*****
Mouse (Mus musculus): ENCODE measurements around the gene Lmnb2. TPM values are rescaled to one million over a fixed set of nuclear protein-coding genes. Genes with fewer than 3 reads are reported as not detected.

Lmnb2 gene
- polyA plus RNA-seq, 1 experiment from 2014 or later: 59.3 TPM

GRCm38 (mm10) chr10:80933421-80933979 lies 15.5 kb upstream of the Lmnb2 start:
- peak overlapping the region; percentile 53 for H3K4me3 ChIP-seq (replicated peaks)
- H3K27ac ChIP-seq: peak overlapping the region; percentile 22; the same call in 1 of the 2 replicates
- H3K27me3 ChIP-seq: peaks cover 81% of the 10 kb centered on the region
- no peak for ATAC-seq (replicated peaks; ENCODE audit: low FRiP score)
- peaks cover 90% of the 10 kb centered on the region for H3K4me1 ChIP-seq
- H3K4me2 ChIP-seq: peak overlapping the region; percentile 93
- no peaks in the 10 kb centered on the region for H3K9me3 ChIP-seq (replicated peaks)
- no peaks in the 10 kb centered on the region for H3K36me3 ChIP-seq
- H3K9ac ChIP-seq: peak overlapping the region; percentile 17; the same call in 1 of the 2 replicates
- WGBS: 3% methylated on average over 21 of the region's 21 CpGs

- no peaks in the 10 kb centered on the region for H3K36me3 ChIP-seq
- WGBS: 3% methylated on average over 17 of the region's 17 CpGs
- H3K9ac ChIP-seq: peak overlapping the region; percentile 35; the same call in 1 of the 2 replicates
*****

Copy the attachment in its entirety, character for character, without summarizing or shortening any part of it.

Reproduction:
Mouse (Mus musculus): ENCODE measurements around the gene Lmnb2. TPM values are rescaled to one million over a fixed set of nuclear protein-coding genes. Genes with fewer than 3 reads are reported as not detected.

Lmnb2 gene
- polyA plus RNA-seq, 1 experiment from 2014 or later: 59.3 TPM

GRCm38 (mm10) chr10:80933421-80933979 lies 15.5 kb upstream of the Lmnb2 start:
- peak overlapping the region; percentile 53 for H3K4me3 ChIP-seq (replicated peaks)
- H3K27ac ChIP-seq: peak overlapping the region; percentile 22; the same call in 1 of the 2 replicates
- H3K27me3 ChIP-seq: peaks cover 81% of the 10 kb centered on the region
- no peak for ATAC-seq (replicated peaks; ENCODE audit: low FRiP score)
- peaks cover 90% of the 10 kb centered on the region for H3K4me1 ChIP-seq
- H3K4me2 ChIP-seq: peak overlapping the region; percentile 93
- no peaks in the 10 kb centered on the region for H3K9me3 ChIP-seq (replicated peaks)
- no peaks in the 10 kb centered on the region for H3K36me3 ChIP-seq
- H3K9ac ChIP-seq: peak overlapping the region; percentile 17; the same call in 1 of the 2 replicates
- WGBS: 3% methylated on average over 21 of the region's 21 CpGs

- no peaks in the 10 kb centered on the region for H3K36me3 ChIP-seq
- WGBS: 3% methylated on average over 17 of the region's 17 CpGs
- H3K9ac ChIP-seq: peak overlapping the region; percentile 35; the same call in 1 of the 2 replicates